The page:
Liberation from our Past

The Agony in the Garden, Sandro Botticelli

The Agony in the Garden, Sandro Botticelli

IS 43:16-21; PS 126: 1-2, 2-3, 4-5, 6; PHIL 3:8-14; JN 8:1-11

Easter is but two weeks away. And as we look forward to Easter – and realize that Lent is all about looking forward to Easter – this Sunday’s readings remind us that the Christian life is about looking forward, not back.

Repentance is such a different thing depending which way we are looking. Looking back, repentance would be about beating ourselves up. Looking forward, repentance is about transformation, on the way to transfiguration and resurrection. So too Confession.

And I have been pondering the eschatological aspect of the Mass: “until you come again,” “a pledge of future glory,” “as we await the blessed hope and the coming of our Savior, Jesus Christ.” Christ who died prepares us to meet him face to face.

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This is the key to our Gospel reading this week, the woman caught in adultery. There is no question here (any more than in Pope Francis’s comment, “if he has repented, who am I to judge?”) of remaining in sin. Jesus concludes, “Neither do I condemn you. Go, and from now on do not sin any more.”

The question is whether we get stuck in the past. Jesus “bent down and wrote on the ground.” One classic interpretation is that, like writing in the sand, our past sins can be wiped away at a stroke by the hand of Jesus – and we can move forward.

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There is also, of course, an important teaching in this reading against judgment: “Let the one among you who is without sin be the first to throw a stone at her.” But again, Jesus is looking ahead.

The key is given in the Epistle, from Philippians. The reading concludes, “Just one thing: forgetting what lies behind but straining forward to what lies ahead, I continue my pursuit toward the goal, the prize of God’s upward calling, in Christ Jesus.” Straining forward.

But this theme runs through the whole reading.

Watch how he plays with the word “possess”: “I continue my pursuit in hope that I may possess it, since I have indeed been taken possession of by Christ Jesus. Brothers and sister, I for my part do not consider myself to have taken possession.”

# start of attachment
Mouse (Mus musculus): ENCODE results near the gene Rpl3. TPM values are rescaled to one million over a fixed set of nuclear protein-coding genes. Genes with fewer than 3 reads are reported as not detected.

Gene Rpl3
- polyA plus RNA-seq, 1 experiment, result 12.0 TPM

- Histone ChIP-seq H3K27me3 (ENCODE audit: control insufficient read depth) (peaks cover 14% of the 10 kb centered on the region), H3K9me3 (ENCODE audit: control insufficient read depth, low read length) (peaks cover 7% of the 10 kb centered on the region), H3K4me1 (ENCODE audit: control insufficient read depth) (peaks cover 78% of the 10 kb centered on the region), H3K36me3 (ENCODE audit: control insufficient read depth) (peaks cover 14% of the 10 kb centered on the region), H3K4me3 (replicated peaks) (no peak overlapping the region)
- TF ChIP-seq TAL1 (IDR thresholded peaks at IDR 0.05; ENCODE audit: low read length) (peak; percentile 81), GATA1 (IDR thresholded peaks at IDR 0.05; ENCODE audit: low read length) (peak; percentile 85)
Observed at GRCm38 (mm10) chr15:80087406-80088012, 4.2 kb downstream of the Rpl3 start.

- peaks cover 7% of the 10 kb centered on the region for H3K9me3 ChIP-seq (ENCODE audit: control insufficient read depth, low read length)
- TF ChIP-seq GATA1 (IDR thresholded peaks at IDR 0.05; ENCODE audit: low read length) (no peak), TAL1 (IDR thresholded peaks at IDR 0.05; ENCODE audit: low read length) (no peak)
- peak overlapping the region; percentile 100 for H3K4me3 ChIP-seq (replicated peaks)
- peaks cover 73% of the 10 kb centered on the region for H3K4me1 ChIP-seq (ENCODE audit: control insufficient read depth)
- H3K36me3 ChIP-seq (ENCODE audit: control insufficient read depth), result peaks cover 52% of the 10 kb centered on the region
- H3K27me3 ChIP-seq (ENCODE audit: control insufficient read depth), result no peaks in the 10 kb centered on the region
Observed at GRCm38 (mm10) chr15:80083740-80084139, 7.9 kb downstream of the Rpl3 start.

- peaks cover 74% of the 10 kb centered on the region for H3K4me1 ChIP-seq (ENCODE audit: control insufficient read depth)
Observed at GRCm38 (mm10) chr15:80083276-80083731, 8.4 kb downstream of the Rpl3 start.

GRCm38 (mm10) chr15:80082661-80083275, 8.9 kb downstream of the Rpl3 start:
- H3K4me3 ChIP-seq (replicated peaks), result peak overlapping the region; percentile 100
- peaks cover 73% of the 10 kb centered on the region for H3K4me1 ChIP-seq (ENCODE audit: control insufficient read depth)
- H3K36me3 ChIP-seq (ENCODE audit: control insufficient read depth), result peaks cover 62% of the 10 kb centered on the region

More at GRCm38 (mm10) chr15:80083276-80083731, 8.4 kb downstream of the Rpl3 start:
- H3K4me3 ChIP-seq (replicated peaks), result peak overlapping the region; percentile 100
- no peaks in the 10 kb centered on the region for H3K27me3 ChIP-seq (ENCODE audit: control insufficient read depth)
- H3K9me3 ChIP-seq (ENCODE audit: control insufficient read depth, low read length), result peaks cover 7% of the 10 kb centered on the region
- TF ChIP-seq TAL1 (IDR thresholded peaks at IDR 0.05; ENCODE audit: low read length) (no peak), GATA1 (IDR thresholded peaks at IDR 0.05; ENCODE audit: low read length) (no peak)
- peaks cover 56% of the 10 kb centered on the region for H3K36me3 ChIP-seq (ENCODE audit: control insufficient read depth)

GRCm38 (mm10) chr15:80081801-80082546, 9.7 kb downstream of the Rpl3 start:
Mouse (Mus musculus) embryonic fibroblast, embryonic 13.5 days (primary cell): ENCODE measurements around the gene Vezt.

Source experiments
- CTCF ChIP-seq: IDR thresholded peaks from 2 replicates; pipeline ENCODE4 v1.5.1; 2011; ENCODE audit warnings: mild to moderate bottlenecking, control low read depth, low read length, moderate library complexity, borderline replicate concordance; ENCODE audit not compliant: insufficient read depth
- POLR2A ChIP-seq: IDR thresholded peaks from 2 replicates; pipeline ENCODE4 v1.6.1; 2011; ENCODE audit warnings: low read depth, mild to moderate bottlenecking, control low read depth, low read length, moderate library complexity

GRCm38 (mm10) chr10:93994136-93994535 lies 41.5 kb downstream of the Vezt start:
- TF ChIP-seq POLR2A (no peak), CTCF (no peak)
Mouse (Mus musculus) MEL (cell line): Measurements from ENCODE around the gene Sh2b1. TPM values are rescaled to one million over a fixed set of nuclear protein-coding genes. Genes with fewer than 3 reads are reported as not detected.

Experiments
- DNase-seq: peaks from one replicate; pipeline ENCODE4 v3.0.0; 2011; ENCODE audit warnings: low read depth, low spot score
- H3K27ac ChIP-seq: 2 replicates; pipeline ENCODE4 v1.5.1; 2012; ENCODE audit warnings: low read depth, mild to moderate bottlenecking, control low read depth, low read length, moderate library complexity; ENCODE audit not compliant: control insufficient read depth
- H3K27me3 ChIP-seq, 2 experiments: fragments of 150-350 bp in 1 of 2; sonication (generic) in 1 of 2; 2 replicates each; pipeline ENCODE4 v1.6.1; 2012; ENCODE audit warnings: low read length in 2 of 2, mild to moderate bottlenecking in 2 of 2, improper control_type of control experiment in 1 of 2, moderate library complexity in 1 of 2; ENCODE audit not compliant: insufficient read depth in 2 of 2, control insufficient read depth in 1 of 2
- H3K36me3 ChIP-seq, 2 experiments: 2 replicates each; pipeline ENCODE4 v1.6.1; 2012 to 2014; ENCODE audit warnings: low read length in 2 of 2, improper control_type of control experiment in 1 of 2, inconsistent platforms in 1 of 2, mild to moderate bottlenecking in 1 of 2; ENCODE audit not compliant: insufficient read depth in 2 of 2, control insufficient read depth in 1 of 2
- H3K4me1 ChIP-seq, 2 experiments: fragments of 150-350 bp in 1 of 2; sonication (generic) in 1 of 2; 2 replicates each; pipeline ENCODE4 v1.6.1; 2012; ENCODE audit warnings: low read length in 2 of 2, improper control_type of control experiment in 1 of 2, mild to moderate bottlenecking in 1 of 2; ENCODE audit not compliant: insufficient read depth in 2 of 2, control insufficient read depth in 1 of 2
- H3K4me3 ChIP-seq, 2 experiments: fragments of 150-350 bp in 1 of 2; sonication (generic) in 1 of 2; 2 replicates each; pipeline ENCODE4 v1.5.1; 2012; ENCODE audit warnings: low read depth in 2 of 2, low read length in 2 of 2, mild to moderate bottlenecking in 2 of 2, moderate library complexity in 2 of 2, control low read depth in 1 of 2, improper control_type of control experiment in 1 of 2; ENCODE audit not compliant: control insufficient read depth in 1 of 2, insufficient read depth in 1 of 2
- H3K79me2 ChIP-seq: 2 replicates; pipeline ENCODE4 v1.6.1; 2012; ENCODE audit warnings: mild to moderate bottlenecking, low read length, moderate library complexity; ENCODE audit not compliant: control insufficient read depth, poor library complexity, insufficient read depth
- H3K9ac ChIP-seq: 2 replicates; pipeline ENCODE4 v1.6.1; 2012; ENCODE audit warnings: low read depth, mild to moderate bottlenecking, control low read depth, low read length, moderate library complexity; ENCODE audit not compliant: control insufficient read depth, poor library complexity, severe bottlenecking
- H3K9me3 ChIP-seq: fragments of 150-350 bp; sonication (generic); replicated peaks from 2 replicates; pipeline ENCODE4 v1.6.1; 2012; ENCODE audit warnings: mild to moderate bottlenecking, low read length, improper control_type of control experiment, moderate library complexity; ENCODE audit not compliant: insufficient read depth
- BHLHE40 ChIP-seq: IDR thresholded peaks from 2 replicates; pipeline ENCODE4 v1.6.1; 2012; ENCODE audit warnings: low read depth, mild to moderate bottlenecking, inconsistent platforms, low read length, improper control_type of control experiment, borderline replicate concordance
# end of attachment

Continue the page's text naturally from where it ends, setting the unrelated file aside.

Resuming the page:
First, there is the tension between “hope that I may possess” and “I do not consider myself to have taken possession.” Christian hope doesn’t mean we think we are perfect – but nor does it mean we give up on being perfect. It means we hope we are on the path to perfection. Not that we are without sin, and ready to condemn those who sin, but that we strive toward the goal.

Second, there is the tension between “that I may possess” and “I have indeed been taken possession of [or, taken hold of]by Christ Jesus.” Again, Christian righteousness is not about thinking we’re perfect – but about thinking he is perfect, and the author of our perfection. We hope because we know he can do it.

And so hope rests on faith: “not having any righteousness of my own based on the law, but that which comes through faith in Christ, the righteousness from God, depending on faith to know him and the power of his resurrection and the sharing of his sufferings.” Faith is essential: not because by it we are already perfect, but because by faith we discover the power that can make us perfect: Jesus who is our goal, and who transfigures us so that we can enter into union with him.

Those who would condemn the sinner don’t realize that life is about transformation. We pray for her transformation just as we pray for ours, trusting that all the strength is in Christ. Just as he died and rose from the dead, so too he can bring life to our souls dead in sin.

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Our first reading, from Isaiah, returns us to the Lenten image of Israel in the desert. He begins with the Exodus: “Thus says the Lord, who opens a way in the sea, and a path in the mighty waters, who leads out chariots and horsemen, a powerful army, till they lie prostrate together, never to rise.”

But then, after calling to mind God’s work in the past, the prophet says, “Remember not the events of the past, the things of long ago consider not; see, I am doing something new!” The point of those stories of long ago is not to look back, but to look forward. Christ is working our Exodus, this Lent, our passage through the desert to the promised land.

“For I put waters in the desert, and rivers in the wasteland for my chosen people to drink, the people whom I formed for myself, that they might announce my praise.”

God has not forgotten us. He has not left us to how we were. The joy of the Gospel is that Christ is working transformation in us, not leaving us as we were but working a new work in us.

How are you stuck in the past? How can Christ liberate you?

eric.m.johnston

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